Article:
The Shared Value Project recently held a workshop event, ‘Extracting with Purpose’, in Perth on 10th November with the University of Western Australia’s Centre for Social Impact, the Energy and Minerals Institute, and Social Ventures Australia. This event was facilitated to bring together shared value and extractives industry experts to discuss key learnings from the newly released FSG extractives paper ‘Extracting with Purpose’. Liz McGrath from the Energy and Minerals Institute shares some of the key ideas discussed. This article was originally published via the Energy and Minerals Institute, University of Western Australia.
Resource sector companies can create shared value for the communities in which they operate by engaging with local ventures, community groups and people through business opportunities that directly benefit the community but at the same time add to their own bottom-line.
The workshop, targeted at extractives industry professionals, explored the topic of creating shared value in the oil and gas and mining sectors and in other industry and community settings.
It followed the release of a new FSG report, ‘Extracting with Purpose’ which looks at the potential for energy and minerals companies to ‘give back’ to the communities and environments in which they operate, whilst still remaining competitive.
Inaugural Executive Director of the Shared Value Project, Helen Steel, said the concept of ‘shared value’ is defined as policies and practices that enhance the competitiveness of companies while improving social and environmental conditions in regions where they operate.
“It is a business strategy focused on companies creating measurable economic benefit by identifying and addressing social problems that intersect with their business. To qualify as shared value, there must be an identifiable economic benefit to the company as well as measurable impact on a social or environmental issue,” she said.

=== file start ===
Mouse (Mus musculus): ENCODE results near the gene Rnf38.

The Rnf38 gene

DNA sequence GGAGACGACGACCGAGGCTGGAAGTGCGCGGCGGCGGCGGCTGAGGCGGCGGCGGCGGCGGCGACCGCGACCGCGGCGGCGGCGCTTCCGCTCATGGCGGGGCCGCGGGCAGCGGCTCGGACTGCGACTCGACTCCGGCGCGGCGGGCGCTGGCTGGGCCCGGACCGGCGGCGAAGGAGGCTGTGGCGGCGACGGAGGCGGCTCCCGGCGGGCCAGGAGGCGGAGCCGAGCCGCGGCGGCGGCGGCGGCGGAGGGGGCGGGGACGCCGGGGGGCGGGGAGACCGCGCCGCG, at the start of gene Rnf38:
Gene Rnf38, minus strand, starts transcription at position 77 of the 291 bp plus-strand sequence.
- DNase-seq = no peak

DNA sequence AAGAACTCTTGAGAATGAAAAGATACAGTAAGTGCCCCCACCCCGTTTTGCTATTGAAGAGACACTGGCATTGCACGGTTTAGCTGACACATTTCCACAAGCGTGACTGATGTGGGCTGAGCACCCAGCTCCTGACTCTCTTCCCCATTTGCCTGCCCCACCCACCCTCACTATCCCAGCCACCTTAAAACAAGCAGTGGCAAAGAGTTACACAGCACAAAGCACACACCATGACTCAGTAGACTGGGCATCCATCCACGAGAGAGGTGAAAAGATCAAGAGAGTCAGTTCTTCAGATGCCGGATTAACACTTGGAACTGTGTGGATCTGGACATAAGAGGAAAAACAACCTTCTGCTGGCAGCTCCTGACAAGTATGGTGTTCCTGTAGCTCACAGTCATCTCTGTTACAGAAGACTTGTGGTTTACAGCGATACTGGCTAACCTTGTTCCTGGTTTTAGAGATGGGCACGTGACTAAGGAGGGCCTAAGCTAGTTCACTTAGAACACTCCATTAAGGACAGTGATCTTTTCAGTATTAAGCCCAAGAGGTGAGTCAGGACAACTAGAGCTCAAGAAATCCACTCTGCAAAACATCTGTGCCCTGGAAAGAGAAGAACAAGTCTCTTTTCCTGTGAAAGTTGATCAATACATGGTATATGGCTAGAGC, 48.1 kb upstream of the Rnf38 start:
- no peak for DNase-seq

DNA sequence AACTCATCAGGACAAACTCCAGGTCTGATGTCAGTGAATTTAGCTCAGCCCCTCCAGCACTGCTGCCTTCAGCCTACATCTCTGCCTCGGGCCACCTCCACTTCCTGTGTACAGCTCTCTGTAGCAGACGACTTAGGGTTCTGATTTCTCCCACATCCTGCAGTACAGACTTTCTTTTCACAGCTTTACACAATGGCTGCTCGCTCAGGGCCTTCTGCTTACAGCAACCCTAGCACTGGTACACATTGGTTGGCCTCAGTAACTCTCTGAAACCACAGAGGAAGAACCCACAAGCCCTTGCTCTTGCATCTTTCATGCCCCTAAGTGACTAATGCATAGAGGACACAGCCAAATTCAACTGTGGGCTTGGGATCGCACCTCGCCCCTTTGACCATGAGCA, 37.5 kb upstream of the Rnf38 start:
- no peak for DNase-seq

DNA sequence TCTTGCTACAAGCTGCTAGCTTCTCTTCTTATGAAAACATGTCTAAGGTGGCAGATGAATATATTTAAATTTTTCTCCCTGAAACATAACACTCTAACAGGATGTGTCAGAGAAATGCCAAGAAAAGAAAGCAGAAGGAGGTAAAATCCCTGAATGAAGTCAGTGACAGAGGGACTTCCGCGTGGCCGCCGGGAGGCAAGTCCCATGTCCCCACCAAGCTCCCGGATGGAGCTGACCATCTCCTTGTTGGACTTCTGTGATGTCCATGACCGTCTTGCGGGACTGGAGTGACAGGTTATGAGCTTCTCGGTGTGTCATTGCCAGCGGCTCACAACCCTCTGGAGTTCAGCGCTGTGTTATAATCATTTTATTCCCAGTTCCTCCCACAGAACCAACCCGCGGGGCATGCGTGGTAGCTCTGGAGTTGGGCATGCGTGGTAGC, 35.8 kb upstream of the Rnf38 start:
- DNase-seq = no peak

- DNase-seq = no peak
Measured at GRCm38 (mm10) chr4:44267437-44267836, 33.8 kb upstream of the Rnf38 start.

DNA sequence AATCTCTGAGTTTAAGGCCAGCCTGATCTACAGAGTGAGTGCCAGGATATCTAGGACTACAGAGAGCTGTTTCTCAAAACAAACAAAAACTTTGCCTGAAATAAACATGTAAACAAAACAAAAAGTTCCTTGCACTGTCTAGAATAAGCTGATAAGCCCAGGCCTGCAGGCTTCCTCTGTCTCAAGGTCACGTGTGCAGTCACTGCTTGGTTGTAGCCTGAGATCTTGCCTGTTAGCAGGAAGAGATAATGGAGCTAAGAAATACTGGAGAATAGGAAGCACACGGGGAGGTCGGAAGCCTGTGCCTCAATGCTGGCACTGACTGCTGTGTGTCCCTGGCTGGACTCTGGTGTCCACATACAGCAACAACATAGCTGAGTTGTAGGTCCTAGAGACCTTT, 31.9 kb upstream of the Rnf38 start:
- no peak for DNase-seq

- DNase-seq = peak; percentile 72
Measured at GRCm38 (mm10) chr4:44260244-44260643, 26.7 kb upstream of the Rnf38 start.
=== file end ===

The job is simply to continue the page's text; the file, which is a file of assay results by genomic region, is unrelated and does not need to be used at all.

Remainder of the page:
Director of the International Mining for Development Centre (IM4DC), Ian Satchwell, said the FSG report reiterates that resource companies operate in some of the most underdeveloped regions on earth with many countries and communities facing significant challenges in health, education, economic development and basic infrastructure.
“This presents an opportunity for social change”, he said at the workshop. “Five of the world’s twenty biggest companies operate in these sectors. While the social imperative is clear, so is the business need to improve interactions with host communities”.
“Shared value establishes a framework for identifying opportunities to address societal issues and deliver real business value but to capture that value the research finds companies in these sectors need to change a number of specific behaviours.”
These could include things like changing from making one-off, reactive social investments to building a portfolio of strategic programs with a long-term economic development strategy or transforming from trying to address societal issues by going at it alone to building partnerships with government, NGO’s and other companies to help resolve issues.
“We’re eager to collaborate with the Australian oil and gas and mining communities to drive a global conversation around the opportunity for shared value with these sectors,” said Helen Steel.
Director of UWA’s Centre for Social Impact, Winthrop Professor Paul Flatau, said the workshop had provided a first class opportunity for resource professionals as well as community groups to engage with industry experts and academic leaders on a subject that is gaining traction across the globe.
“The resources sector in Western Australia has been at the forefront of strategic corporate philanthropy not only in Australia but globally. Shared value initiatives now provide the opportunity to enlarge community benefit in long-term sustainable way”, he said.
Stephanie Cole, Social Ventures Australia; Helen Steel, Shared Value Project; Duncan Peppercorn, Social Ventures Australia; Rebecca Alston, Fortescue Metals Group; Paul Flatau, Centre for Social Impact